by The Huffington Post News Team [courtesy of Politics on HuffingtonPost.com]
Technically, this is true. The "Huffington Post "news team"very briefly summarized this portion of the interview, and provided the video itself and a convenient transcript of it. Still, we are pretty comfortable with the impression that it was CNN that produced the actual news here.
This is not to say that the Huffington Post did not provide a valuable service, or that acknowledgements are not appropriate. But it seems that somewhat lost in this acknowledgement is the fact that CNN produced the relevant news; the Huffington Post then made the news on TV, easily available online.
The "By The Huffington Post News Team," along with "courtesy of Politics on Huffington Post," phrasing, might subtly suggest that the Huffington Post engaged in actual news reporting here. That is, we tend to think of the "news team" not as the team that gathers the news, but one that is the original reporter or, as in the case of CNN and Larry King's interview, creates it.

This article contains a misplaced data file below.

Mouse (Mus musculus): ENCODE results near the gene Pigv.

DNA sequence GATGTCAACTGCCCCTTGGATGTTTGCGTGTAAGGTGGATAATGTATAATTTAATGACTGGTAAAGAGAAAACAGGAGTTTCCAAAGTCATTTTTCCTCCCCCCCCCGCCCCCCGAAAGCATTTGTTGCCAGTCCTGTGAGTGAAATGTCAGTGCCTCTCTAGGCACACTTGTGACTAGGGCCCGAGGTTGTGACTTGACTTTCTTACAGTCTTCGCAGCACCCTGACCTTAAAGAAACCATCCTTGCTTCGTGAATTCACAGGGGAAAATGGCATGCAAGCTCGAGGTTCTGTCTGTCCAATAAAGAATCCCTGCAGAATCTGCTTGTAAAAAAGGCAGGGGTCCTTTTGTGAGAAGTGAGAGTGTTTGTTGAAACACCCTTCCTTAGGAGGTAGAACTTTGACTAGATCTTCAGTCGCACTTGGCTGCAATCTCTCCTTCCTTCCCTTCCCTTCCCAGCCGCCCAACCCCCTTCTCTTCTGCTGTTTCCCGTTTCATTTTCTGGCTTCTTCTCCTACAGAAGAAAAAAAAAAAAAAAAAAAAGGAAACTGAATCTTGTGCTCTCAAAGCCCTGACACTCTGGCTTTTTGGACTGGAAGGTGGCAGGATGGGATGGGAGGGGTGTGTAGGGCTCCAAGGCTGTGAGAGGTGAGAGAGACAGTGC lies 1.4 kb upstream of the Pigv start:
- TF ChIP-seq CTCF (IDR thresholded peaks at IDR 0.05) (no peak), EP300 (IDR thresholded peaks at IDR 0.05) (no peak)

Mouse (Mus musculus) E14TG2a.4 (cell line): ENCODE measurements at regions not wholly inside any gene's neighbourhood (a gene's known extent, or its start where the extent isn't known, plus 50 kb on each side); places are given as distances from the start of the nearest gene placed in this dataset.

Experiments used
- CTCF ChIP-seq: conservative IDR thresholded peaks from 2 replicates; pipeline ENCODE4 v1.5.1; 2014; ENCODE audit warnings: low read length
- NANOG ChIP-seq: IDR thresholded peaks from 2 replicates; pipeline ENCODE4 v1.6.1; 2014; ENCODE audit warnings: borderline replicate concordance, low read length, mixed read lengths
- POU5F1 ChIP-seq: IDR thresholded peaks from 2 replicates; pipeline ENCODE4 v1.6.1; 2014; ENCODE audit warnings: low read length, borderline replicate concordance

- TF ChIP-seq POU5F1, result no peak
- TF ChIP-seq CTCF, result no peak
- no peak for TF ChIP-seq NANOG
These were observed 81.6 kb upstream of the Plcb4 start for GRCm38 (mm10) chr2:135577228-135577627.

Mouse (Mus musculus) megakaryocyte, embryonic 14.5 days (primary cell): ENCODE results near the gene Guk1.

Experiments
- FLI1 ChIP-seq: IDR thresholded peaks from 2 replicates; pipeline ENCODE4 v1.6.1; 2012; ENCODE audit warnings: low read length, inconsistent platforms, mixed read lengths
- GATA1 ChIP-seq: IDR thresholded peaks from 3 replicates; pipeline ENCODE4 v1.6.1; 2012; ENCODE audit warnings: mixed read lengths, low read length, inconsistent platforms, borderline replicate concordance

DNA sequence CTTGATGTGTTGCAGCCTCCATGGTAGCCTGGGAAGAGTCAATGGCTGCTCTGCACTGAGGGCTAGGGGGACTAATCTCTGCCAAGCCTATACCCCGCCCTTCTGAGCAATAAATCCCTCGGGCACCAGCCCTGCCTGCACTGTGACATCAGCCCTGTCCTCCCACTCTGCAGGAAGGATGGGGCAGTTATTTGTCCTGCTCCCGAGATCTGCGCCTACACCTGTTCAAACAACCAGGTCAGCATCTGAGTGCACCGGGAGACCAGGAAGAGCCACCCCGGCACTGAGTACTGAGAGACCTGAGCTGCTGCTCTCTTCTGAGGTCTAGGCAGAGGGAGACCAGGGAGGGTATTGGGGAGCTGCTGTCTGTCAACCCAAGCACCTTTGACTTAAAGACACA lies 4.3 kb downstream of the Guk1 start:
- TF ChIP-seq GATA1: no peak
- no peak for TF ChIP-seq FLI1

Perhaps that is no longer clearly the case.
The Huff Post indeed has a very cost efficient model. But could it be replicated, in the absence of the actual CNNs, the NY Times', and the scores of other "real" news" services? (Note, the Hufffinton Post also itself engages in reporting, serving a quasi blog -- news function; part of the reason why this question is more than esoteric.)
Below, we suggested (on the otherwise same topic of Professor Gates arrest in his own home):
As the wonderful Althouse re-reports (indulging in what, for the most part, passes for the reporting that the "online blogosphere" must over rely upon in order to replace traditional, necessary, hard hitting investigative journalism with -- a large part of the reason why we are sour on the claim that with the "rise" of the blogosphere, the demise of today's mainstream media is somehow less relevant) and we re-re-report..Regarding the substance of what Powell said, see immediately below, here